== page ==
‘Yes,’ we reply. ‘But it’s okay. We’re not in any rush.’
She skitters to the side, gesturing her child to follow.
‘Thank you,’ I say still smiling.
Back home, I clean the sewing machine with disinfectant before setting it down on the living room floor. I look at it for a while, at once familiar and foreign. I open the instruction manual and start at page 1. I read the names of the parts and touch them on the machine as if that would imbue them with meaning.
Carefully, I wriggle the thread through multiple loops before it can slide through the needle. ‘Okay…’ I tell myself. ‘Now what?’
I press the foot piece but nothing happens. I switch on the light and this time, the needle spurs into action, the thread flying away from it, back inside the machine. ‘Not like that then,’ I laugh. I try again, and again, dipping in and out of the user manual. ‘The problem with this manual,’ I tell my partner as she walks in from the kitchen with a hot cup of tea, ‘is that it assumes you know about sewing machines already.’
I try again and fail. A few minutes, my partner hands me her phone. ‘Would this video help?’
‘I don’t know. Let’s see.’ I prop the phone against the machine and watch as a person on the screen tells me all about sewing machine. Theirs is different from mine but I find the same features easily enough. I repeat their motions carefully, switching my attention from the video to the user manual. ‘Ah, I threaded it wrong,’ I tell my partner who is reading a magazine. Not a good start,’ I laugh.
‘Always keep the footer down before sewing,’ the voice from the phone says.
‘I didn’t do that either.’
I press the lever at the back of the machine. The footer traps the piece of spare fabric down. I pause the video and press the foot piece. The needle springs into action, the thread going in and out of the fabric, creating a line of tight stitches. ‘Success!’ I exclaim, raising my hands in the air. ‘And it only took about an hour,’ I add laughing at myself.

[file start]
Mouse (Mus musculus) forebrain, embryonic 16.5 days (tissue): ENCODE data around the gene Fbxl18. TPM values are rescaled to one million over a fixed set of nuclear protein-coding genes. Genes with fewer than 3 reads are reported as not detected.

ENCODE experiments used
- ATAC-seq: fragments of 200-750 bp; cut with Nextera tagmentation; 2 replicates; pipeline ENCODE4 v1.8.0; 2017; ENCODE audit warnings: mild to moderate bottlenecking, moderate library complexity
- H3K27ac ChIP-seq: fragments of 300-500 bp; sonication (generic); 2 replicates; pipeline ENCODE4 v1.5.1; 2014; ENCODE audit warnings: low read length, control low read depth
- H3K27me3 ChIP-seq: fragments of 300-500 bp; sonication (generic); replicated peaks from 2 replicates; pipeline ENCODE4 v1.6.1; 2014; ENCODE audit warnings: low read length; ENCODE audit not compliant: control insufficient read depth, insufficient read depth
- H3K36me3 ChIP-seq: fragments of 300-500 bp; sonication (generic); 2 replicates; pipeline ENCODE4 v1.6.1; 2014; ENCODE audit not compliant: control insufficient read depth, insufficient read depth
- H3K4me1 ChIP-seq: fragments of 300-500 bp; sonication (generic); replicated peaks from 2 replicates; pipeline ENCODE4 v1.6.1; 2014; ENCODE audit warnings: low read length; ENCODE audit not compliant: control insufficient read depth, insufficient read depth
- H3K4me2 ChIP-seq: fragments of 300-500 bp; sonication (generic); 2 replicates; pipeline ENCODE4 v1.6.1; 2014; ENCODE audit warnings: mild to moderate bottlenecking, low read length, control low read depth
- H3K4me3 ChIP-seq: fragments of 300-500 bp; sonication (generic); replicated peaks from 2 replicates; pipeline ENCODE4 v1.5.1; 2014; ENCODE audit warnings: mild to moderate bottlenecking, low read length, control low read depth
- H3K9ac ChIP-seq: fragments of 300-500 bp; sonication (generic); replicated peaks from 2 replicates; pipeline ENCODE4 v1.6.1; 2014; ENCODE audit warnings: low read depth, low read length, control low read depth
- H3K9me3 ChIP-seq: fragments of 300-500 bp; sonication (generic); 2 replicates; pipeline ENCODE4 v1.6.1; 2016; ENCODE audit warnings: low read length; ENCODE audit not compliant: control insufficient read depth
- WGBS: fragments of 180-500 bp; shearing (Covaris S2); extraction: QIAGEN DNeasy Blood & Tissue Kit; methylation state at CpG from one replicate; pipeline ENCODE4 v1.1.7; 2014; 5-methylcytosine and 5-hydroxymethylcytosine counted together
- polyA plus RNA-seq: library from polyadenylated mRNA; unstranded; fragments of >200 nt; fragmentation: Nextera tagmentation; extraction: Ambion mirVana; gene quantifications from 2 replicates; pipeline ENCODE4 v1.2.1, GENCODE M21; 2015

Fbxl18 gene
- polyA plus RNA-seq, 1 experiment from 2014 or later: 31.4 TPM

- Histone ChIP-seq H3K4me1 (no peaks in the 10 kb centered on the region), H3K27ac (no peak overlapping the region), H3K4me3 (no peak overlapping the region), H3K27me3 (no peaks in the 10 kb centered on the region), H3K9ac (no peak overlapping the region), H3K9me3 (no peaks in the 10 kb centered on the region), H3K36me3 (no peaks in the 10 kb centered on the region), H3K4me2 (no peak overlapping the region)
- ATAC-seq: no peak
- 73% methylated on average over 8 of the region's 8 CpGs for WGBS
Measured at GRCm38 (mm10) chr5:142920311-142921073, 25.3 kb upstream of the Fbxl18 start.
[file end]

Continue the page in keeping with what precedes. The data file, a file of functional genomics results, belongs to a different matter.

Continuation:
I carry on watching the video and practice sewing some straight lines of stitches until the thread pops away from the needle again. I put the machine away, tidy my remaining fabric by its side and move upstairs to work through the essay I wrote about Brexit. It traces my experience of life in the UK and the ramification of Brexit in my life. I was due to share it publicly today but I won’t. My website is still under construction as my brother and webmaster battles his boss and I feel it is inappropriate to share at this time.
My experience remains a privileged one compared to what I have read and learned from the Black Live Matters movement. My words can wait. I polish the text nonetheless and post it on my website, hidden behind a wall nobody can get through without a password.
In the evening, we prepare dinner and eat outside, the heat of the day less oppressive in the shade of the garden. ‘Cheers,’ I say raising my glass of beer to my partner glass of wine. ‘It’s not the pub but it’s pretty good like this too,’ I add feeling cocooned and safe within the boundary of our home.
We tuck in, watching the sun mellow the colour of the sky behind the barricade of trees next to the house bordering the edge of our garden.
‘Fancy a digestive walk,’ I ask my partner as we finish our meal.
We tidy up and get out of the house, walking through familiar streets. In the park, people are gathered in wide circles, sitting on camping chairs. Music is thrumming gently from one area of the park where young men are playing a game of football. I close my eyes for a second and listen to it all. I remember, a year ago, laying in my tent in a campsite, exhausted from the day’s walk, hearing the exact same sounds. I take a deep breath and we carry on.
The sky shines yellow and metallic blue, as the sun dips in and out of clouds. Long grass tickles my bare legs as we walk further into the park where tree grows and the council lawnmower doesn’t go. I take my partner hand in mine, the evening breeze cooling our bodies down.